LOS ANGELES -- Slight modifications to Staples Center security measures were evident at the Clippers-Suns game Sunday, the day after a man wielding a knife reached the court before the Clippers played the Cavaliers.
Normally the entrance used by employees and media members has two security guards standing inside behind a metal detector. One person inspects bags and the other uses a hand-held metal detector to "wand" anyone who sets off the walk-through detector alarm. Sunday a third security guard was stationed outside the door.
An additional member of the Clippers' security staff was seated by the bench during the game. Players noticed an increased security presence.
"I think it's a little tighter," Clippers forward Blake Griffin said. "I know they had a little more people on the court."
On Saturday a man pulled a knife on security guards at the employee entrance, then made it to the court, where he was surrounded by Staples Center security and off-duty police officers in the building while waiting for Los Angeles Police Department officers to arrive. It was approximately 10:45 a.m. PT and members of the Clippers and Cavaliers were warming up on the court while Clippers cheerleaders were rehearsing. They were cleared from the area and, after a 20-minute standoff he was taken down by bean-bag projectiles shot by LAPD officers and taken into custody.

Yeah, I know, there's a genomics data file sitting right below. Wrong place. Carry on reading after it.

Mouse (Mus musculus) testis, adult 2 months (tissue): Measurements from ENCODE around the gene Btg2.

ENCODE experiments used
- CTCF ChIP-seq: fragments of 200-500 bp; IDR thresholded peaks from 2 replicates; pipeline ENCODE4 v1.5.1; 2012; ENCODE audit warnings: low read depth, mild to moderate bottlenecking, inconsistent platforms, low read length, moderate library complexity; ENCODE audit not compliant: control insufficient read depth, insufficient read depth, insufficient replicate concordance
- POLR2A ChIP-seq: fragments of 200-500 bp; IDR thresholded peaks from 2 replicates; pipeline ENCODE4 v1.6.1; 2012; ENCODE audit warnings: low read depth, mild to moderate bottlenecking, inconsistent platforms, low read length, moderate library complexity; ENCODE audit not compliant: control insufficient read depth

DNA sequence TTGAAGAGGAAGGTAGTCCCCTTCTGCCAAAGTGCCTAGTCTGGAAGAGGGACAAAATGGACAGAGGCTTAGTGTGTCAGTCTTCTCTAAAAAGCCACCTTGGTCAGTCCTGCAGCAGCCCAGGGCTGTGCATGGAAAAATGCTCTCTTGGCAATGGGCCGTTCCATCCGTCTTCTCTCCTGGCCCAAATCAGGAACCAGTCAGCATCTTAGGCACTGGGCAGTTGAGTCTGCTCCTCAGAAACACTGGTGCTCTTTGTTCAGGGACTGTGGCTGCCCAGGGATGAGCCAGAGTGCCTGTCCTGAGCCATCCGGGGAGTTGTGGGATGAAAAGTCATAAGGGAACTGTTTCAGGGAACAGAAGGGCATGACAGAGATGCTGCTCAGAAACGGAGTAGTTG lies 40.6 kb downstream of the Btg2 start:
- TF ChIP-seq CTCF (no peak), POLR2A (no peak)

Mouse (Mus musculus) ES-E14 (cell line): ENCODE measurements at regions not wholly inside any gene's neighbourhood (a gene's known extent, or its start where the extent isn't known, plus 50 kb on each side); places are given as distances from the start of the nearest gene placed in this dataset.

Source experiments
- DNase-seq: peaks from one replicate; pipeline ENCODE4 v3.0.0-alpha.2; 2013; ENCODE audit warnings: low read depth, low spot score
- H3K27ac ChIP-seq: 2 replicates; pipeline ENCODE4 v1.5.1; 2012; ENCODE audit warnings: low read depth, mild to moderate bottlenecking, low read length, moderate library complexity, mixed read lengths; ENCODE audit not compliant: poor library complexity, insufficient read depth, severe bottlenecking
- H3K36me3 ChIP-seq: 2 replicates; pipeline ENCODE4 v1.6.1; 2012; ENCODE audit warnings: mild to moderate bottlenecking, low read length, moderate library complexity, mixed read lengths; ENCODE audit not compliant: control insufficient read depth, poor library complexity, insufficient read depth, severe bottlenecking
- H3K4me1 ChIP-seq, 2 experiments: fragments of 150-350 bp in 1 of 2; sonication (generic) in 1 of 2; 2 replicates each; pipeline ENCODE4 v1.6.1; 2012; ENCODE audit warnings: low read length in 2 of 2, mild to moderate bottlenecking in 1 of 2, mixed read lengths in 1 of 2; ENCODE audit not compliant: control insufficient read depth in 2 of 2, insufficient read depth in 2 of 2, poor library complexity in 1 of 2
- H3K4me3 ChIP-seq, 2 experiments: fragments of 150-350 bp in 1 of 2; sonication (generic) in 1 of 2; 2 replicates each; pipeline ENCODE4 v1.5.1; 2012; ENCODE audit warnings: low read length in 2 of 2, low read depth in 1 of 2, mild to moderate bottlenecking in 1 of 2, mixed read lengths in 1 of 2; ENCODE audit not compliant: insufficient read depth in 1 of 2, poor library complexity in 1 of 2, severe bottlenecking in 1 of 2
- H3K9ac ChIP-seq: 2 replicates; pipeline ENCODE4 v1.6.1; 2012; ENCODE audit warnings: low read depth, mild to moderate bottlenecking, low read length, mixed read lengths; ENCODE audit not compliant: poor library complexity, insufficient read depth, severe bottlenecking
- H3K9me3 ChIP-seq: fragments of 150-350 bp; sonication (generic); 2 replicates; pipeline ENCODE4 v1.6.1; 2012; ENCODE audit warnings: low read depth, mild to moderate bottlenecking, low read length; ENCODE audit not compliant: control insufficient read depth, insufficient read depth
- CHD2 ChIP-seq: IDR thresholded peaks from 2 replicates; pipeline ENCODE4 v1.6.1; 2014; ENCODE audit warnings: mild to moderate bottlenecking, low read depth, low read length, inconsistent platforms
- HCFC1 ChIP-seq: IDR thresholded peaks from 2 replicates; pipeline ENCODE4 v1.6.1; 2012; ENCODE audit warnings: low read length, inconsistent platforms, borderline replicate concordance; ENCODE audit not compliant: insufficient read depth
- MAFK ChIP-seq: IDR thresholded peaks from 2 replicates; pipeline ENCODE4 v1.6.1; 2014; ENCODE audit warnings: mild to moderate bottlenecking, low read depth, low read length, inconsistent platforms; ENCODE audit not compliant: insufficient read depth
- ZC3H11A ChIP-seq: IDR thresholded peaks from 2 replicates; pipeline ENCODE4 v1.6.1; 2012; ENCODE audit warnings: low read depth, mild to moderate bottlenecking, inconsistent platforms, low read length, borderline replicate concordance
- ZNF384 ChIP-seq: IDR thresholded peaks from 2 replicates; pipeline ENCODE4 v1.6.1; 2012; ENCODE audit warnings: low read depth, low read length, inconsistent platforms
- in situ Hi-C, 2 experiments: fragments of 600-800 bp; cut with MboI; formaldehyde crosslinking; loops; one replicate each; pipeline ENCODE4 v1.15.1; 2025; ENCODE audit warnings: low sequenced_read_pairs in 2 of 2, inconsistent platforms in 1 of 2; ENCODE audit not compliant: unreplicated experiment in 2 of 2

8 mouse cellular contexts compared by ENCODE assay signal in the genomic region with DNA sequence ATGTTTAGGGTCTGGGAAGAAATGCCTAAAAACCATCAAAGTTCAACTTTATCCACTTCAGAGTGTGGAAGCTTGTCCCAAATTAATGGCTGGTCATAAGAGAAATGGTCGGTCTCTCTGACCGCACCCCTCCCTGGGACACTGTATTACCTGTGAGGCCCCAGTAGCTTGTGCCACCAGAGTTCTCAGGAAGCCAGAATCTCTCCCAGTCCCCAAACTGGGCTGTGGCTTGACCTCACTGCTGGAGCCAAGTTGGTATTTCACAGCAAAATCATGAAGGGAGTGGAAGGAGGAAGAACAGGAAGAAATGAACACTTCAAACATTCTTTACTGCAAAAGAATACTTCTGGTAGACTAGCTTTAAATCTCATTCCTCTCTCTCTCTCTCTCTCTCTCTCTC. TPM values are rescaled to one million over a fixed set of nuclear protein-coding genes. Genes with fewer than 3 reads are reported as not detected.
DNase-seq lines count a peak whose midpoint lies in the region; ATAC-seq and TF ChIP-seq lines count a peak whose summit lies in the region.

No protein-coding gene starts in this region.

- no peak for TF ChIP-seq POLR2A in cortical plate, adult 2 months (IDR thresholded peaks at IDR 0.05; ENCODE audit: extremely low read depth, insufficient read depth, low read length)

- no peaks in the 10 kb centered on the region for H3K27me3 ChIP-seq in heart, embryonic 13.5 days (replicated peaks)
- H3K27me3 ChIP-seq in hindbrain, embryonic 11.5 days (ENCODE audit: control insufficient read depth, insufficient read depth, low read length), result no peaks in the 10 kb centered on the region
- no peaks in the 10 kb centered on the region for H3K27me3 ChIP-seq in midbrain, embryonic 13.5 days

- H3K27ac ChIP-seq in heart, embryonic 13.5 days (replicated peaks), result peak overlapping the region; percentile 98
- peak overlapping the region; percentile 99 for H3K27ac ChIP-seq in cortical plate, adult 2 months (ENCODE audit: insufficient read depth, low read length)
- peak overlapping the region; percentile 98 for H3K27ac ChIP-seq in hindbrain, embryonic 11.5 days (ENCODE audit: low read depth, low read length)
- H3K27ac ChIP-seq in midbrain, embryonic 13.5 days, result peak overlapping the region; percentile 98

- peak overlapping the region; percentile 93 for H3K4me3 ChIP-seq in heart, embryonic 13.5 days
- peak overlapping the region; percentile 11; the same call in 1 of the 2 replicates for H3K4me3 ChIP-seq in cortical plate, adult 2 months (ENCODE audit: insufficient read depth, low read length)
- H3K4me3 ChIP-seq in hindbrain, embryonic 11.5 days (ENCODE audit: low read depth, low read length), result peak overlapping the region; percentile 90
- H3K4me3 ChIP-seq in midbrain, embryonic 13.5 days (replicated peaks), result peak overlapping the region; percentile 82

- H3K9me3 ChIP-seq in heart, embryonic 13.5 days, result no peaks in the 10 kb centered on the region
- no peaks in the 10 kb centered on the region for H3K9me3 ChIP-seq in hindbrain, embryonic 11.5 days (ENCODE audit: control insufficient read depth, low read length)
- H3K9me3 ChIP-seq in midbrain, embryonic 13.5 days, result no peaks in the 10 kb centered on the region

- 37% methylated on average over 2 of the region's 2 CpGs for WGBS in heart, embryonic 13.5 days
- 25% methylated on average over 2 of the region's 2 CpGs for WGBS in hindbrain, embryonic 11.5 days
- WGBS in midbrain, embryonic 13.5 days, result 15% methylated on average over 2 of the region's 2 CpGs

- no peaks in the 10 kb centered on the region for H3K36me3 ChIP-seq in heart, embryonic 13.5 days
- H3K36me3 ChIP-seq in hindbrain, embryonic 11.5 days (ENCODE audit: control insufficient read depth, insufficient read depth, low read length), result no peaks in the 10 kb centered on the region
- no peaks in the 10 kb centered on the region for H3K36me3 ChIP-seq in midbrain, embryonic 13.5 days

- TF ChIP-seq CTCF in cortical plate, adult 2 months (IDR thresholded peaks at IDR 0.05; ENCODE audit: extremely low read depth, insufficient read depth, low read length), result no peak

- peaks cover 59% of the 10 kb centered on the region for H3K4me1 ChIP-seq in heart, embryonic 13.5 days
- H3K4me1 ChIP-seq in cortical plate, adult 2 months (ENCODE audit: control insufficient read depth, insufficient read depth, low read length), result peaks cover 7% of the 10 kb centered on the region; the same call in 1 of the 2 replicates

Staples Center senior vice president Lee Zeidman said the proper procedures were followed and that he does not anticipate major policy changes, although there will be a review.
"It's all about being aware," Zeidman said. "We need to focus on who's out there."
This is the first incident of its type at Staples Center, which opened in 1999. The building hosted 250 events and 4 million visitors in 2010, Zeidman said.
"It was a weird thing that happened the other day," said Ryan Gomes, one of the Clippers who was on the court during the incident. "Security should be, I guess, a little bit tighter. But it was before [the general public] was in the arena. Plus the guy must have just snuck in. I was surprised how he got all the way down to the court.
"It was one of those freak things that happened. Hopefully it won't happen again. It was not on my mind today. Once they know it can happen then you don't have to be worried about it any more."
Suns guard Steve Nash said a team athletic trainer told him about Saturday's incident before he played the Clippers, but it wasn't on his mind throughout the day.
"I felt very safe," Nash said.
Gomes, just to be sure, added a new element to his pregame routine.
"I just make sure when I shoot, every jumper I look around," Gomes said.
J.A. Adande is a senior writer for ESPN.com.